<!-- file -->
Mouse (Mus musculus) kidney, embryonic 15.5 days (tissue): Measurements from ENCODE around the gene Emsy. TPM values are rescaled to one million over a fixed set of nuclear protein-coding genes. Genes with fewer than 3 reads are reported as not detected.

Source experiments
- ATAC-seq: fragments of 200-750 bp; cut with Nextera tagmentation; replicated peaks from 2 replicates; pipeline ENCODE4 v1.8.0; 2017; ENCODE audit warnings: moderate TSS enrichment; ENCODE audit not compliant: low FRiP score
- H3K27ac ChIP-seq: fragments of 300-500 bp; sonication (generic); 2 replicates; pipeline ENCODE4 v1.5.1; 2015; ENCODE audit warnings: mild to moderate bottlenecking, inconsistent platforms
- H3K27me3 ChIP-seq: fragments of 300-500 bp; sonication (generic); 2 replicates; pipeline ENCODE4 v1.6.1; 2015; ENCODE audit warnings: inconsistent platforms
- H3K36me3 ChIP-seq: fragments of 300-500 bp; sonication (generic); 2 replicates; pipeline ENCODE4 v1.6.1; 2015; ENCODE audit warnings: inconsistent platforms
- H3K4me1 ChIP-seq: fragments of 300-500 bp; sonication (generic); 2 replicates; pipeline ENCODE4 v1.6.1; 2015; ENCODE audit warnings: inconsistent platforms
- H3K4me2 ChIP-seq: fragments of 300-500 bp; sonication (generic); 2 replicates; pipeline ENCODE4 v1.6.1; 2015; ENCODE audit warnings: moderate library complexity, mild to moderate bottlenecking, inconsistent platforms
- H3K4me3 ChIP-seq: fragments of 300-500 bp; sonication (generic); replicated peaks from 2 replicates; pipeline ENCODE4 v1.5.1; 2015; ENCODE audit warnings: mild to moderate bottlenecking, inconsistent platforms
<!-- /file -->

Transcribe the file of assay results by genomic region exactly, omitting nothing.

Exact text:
Mouse (Mus musculus) kidney, embryonic 15.5 days (tissue): Measurements from ENCODE around the gene Emsy. TPM values are rescaled to one million over a fixed set of nuclear protein-coding genes. Genes with fewer than 3 reads are reported as not detected.

Source experiments
- ATAC-seq: fragments of 200-750 bp; cut with Nextera tagmentation; replicated peaks from 2 replicates; pipeline ENCODE4 v1.8.0; 2017; ENCODE audit warnings: moderate TSS enrichment; ENCODE audit not compliant: low FRiP score
- H3K27ac ChIP-seq: fragments of 300-500 bp; sonication (generic); 2 replicates; pipeline ENCODE4 v1.5.1; 2015; ENCODE audit warnings: mild to moderate bottlenecking, inconsistent platforms
- H3K27me3 ChIP-seq: fragments of 300-500 bp; sonication (generic); 2 replicates; pipeline ENCODE4 v1.6.1; 2015; ENCODE audit warnings: inconsistent platforms
- H3K36me3 ChIP-seq: fragments of 300-500 bp; sonication (generic); 2 replicates; pipeline ENCODE4 v1.6.1; 2015; ENCODE audit warnings: inconsistent platforms
- H3K4me1 ChIP-seq: fragments of 300-500 bp; sonication (generic); 2 replicates; pipeline ENCODE4 v1.6.1; 2015; ENCODE audit warnings: inconsistent platforms
- H3K4me2 ChIP-seq: fragments of 300-500 bp; sonication (generic); 2 replicates; pipeline ENCODE4 v1.6.1; 2015; ENCODE audit warnings: moderate library complexity, mild to moderate bottlenecking, inconsistent platforms
- H3K4me3 ChIP-seq: fragments of 300-500 bp; sonication (generic); replicated peaks from 2 replicates; pipeline ENCODE4 v1.5.1; 2015; ENCODE audit warnings: mild to moderate bottlenecking, inconsistent platforms